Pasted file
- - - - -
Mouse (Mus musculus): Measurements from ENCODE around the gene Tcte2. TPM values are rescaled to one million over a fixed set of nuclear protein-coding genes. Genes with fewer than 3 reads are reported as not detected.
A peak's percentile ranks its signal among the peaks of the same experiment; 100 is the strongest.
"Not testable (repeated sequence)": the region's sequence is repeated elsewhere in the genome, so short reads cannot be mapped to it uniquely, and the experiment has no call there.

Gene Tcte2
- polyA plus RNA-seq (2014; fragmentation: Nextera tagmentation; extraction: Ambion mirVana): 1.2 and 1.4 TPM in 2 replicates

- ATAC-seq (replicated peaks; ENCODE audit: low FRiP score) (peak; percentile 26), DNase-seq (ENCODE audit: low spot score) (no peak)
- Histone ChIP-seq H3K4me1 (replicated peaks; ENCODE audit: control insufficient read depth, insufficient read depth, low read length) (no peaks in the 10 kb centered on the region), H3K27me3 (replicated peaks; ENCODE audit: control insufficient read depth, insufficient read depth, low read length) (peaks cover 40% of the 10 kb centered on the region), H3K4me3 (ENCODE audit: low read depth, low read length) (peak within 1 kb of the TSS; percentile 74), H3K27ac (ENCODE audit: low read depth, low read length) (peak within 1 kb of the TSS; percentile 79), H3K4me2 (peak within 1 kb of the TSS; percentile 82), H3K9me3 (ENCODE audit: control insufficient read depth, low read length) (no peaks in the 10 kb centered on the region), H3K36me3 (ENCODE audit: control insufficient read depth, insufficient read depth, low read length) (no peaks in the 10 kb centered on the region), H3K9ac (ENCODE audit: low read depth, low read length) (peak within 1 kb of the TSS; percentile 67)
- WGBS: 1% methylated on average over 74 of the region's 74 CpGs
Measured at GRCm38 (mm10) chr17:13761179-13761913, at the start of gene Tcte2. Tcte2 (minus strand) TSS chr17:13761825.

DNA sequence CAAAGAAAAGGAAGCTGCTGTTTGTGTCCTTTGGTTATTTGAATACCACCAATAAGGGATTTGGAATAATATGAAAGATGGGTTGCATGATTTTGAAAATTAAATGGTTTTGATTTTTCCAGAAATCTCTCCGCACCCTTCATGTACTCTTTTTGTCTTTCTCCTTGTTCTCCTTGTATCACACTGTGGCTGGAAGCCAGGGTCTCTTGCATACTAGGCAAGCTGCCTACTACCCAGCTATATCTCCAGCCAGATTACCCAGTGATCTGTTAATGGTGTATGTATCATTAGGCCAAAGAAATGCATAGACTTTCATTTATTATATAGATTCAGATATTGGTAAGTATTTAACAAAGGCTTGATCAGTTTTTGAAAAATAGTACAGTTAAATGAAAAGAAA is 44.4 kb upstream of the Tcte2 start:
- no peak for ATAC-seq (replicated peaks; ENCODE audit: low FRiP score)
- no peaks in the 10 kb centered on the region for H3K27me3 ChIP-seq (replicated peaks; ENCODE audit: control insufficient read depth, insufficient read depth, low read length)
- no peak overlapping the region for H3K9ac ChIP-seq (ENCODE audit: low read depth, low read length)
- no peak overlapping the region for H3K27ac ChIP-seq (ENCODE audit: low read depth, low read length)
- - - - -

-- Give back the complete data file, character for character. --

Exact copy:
Mouse (Mus musculus): Measurements from ENCODE around the gene Tcte2. TPM values are rescaled to one million over a fixed set of nuclear protein-coding genes. Genes with fewer than 3 reads are reported as not detected.
A peak's percentile ranks its signal among the peaks of the same experiment; 100 is the strongest.
"Not testable (repeated sequence)": the region's sequence is repeated elsewhere in the genome, so short reads cannot be mapped to it uniquely, and the experiment has no call there.

Gene Tcte2
- polyA plus RNA-seq (2014; fragmentation: Nextera tagmentation; extraction: Ambion mirVana): 1.2 and 1.4 TPM in 2 replicates

- ATAC-seq (replicated peaks; ENCODE audit: low FRiP score) (peak; percentile 26), DNase-seq (ENCODE audit: low spot score) (no peak)
- Histone ChIP-seq H3K4me1 (replicated peaks; ENCODE audit: control insufficient read depth, insufficient read depth, low read length) (no peaks in the 10 kb centered on the region), H3K27me3 (replicated peaks; ENCODE audit: control insufficient read depth, insufficient read depth, low read length) (peaks cover 40% of the 10 kb centered on the region), H3K4me3 (ENCODE audit: low read depth, low read length) (peak within 1 kb of the TSS; percentile 74), H3K27ac (ENCODE audit: low read depth, low read length) (peak within 1 kb of the TSS; percentile 79), H3K4me2 (peak within 1 kb of the TSS; percentile 82), H3K9me3 (ENCODE audit: control insufficient read depth, low read length) (no peaks in the 10 kb centered on the region), H3K36me3 (ENCODE audit: control insufficient read depth, insufficient read depth, low read length) (no peaks in the 10 kb centered on the region), H3K9ac (ENCODE audit: low read depth, low read length) (peak within 1 kb of the TSS; percentile 67)
- WGBS: 1% methylated on average over 74 of the region's 74 CpGs
Measured at GRCm38 (mm10) chr17:13761179-13761913, at the start of gene Tcte2. Tcte2 (minus strand) TSS chr17:13761825.

DNA sequence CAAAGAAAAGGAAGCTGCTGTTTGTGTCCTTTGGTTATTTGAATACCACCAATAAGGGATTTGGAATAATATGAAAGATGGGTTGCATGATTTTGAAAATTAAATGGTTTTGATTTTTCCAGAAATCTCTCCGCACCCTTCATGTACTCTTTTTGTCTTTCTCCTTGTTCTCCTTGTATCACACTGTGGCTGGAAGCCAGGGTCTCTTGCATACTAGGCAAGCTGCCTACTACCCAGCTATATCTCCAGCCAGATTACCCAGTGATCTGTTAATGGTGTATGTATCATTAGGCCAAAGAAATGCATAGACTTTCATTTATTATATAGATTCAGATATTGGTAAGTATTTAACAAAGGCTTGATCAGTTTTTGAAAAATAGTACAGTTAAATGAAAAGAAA is 44.4 kb upstream of the Tcte2 start:
- no peak for ATAC-seq (replicated peaks; ENCODE audit: low FRiP score)
- no peaks in the 10 kb centered on the region for H3K27me3 ChIP-seq (replicated peaks; ENCODE audit: control insufficient read depth, insufficient read depth, low read length)
- no peak overlapping the region for H3K9ac ChIP-seq (ENCODE audit: low read depth, low read length)
- no peak overlapping the region for H3K27ac ChIP-seq (ENCODE audit: low read depth, low read length)